You need to distinguish the kinds of flaws you're looking for and pick tests appropriate for those flaws. In particular, there are design flaws, and there are manufacturing flaws.
Design flaws would include things like not meeting criteria such as timing, voltage and current levels. These things are verified in the design lab, before a product moves into production. Design verification testing should include adequate margins for the inevitable tolerances found in the components you're using and your manufacturing processes.
On the other hand, manufacturing flaws include errors in PCB fabrication and assembly, including poor solder joints, missing or incorrect components, etc.
In general, if a product is both designed correctly and manufactured correctly, it will work. Since the design doesn't chage from one unit to the next, you generally only need to detect manufacturing flaws on the production line.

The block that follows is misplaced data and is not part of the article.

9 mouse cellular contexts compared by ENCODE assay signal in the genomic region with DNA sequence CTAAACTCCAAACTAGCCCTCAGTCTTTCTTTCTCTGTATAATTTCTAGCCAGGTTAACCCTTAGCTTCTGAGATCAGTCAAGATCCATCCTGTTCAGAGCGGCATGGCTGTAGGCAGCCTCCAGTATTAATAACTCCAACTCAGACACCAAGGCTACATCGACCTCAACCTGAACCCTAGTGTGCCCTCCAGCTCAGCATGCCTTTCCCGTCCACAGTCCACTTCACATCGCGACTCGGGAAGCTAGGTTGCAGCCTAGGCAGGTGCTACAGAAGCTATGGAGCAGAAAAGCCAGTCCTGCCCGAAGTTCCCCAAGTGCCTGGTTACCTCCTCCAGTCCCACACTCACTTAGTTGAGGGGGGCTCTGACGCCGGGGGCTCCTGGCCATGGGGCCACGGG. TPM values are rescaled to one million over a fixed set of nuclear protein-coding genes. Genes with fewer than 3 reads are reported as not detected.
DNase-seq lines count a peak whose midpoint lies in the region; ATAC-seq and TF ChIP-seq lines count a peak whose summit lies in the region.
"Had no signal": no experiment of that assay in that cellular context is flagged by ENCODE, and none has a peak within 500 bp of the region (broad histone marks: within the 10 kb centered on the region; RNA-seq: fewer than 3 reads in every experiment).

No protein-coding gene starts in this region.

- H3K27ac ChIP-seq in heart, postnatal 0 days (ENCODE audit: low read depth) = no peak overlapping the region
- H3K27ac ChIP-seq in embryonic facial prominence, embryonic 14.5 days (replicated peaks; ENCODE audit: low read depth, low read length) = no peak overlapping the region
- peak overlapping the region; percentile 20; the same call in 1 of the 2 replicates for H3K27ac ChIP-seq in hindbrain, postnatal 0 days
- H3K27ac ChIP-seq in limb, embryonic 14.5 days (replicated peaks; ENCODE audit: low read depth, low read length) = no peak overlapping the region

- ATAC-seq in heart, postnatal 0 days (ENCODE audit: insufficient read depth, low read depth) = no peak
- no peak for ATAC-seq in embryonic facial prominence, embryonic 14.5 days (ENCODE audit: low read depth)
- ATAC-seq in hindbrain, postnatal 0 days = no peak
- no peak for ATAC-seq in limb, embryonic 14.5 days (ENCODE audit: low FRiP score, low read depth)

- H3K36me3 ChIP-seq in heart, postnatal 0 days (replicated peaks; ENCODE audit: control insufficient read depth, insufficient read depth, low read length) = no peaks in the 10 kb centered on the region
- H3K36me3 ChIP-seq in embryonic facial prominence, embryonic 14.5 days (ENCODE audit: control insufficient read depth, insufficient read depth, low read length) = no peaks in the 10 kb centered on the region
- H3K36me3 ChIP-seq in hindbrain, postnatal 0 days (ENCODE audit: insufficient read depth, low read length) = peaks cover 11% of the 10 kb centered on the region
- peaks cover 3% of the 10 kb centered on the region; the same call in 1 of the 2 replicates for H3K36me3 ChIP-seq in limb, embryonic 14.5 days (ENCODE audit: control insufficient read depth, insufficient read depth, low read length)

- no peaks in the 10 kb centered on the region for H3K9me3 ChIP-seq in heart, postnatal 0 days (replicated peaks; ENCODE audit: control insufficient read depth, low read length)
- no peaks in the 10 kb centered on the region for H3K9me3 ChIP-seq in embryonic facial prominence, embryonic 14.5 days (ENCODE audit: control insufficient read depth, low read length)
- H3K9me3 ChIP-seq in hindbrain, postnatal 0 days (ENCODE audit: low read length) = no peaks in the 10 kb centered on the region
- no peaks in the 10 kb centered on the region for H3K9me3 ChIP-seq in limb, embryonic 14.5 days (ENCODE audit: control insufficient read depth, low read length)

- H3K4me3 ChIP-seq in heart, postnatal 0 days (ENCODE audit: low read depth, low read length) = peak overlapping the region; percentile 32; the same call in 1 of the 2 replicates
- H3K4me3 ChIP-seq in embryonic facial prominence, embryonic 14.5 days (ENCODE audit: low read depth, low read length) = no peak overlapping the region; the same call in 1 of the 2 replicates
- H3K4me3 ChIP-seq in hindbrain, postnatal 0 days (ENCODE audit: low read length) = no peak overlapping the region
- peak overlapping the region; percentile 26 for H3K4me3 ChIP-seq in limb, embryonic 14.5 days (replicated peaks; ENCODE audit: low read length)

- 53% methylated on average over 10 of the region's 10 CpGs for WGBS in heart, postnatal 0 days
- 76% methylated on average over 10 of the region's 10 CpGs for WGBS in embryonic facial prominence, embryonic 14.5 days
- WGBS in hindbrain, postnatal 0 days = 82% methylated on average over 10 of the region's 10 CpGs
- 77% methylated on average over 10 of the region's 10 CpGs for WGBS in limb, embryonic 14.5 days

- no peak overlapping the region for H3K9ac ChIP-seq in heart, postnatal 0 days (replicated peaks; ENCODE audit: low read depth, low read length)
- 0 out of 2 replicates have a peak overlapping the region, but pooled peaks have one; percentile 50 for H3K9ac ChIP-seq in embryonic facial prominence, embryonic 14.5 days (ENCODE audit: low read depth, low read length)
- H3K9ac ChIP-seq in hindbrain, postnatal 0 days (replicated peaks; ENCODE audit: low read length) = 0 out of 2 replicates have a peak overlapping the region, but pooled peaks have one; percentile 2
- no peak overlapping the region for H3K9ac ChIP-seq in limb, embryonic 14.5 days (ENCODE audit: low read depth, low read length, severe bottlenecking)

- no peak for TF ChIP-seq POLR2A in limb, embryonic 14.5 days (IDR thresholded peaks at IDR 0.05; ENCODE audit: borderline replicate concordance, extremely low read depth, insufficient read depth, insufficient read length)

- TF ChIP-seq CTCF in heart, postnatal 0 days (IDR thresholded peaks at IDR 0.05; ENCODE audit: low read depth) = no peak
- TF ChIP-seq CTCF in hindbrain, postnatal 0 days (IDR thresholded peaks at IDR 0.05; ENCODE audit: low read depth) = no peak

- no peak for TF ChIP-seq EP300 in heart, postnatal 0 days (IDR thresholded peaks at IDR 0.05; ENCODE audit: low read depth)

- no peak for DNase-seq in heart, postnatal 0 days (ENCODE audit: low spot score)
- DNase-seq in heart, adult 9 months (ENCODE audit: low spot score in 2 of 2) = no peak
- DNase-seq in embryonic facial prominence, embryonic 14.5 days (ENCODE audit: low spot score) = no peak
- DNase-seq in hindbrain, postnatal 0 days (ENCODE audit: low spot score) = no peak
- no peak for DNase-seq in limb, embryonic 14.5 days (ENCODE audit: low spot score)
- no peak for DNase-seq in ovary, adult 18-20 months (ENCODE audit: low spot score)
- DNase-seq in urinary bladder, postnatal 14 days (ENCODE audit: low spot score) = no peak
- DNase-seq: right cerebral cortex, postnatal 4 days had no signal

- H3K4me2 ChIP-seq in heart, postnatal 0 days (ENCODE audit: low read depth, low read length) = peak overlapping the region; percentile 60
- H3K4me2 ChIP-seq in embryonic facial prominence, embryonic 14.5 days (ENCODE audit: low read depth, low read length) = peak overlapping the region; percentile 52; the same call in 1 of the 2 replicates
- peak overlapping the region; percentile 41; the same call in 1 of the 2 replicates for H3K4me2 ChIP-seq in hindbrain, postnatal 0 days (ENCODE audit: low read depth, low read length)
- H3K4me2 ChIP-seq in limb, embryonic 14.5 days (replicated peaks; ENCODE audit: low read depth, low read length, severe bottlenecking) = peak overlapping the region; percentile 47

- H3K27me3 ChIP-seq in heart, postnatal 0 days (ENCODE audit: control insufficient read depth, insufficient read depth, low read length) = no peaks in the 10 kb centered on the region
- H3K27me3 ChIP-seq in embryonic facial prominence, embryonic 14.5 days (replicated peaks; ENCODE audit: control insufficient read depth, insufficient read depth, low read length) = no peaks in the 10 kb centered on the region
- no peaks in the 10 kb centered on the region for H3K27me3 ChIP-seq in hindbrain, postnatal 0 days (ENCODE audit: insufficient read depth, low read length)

Boundary scan is specifically directed at finding manufacturing flaws, and for this, static or low-speed tests are generally fine. It sounds like you are trying to use boundary scan to verify design parameters (timing), and it really isn't intended to support this.
If you really need to this kind of testing in a production environment, you will almost certainly have to design a custom test that's specific to the product.
If you're concerned about whether the components you're buying meet their specifications, it is almost always better to test them separately, before they're assembled into your product.
For the specific problem of testing, e.g., DDR SDRAM, which has some very tight timing restrictions (both min and max) in order to function at all, but no boundary scan of its own, then a custom functional test is pretty much the only choice.
There are a number of ways to get there. You could use the JTAG debug features of your CPU to load and execute a small test program (or even more than one) during boundary scan. This may in fact be what your vendor is offering, but you'll need to dig deeper to be sure. The other alternative is to integrate such memory tests with the rest of your system functional testing, rather than doing them during boundary scan. This is probably the more common choice.
OpenOCD is an open source JTAG debugger, it supports a good range of adapters both open source and proprietary.
It's worth looking into. But, I have only used it for simple boards with single microcontrollers.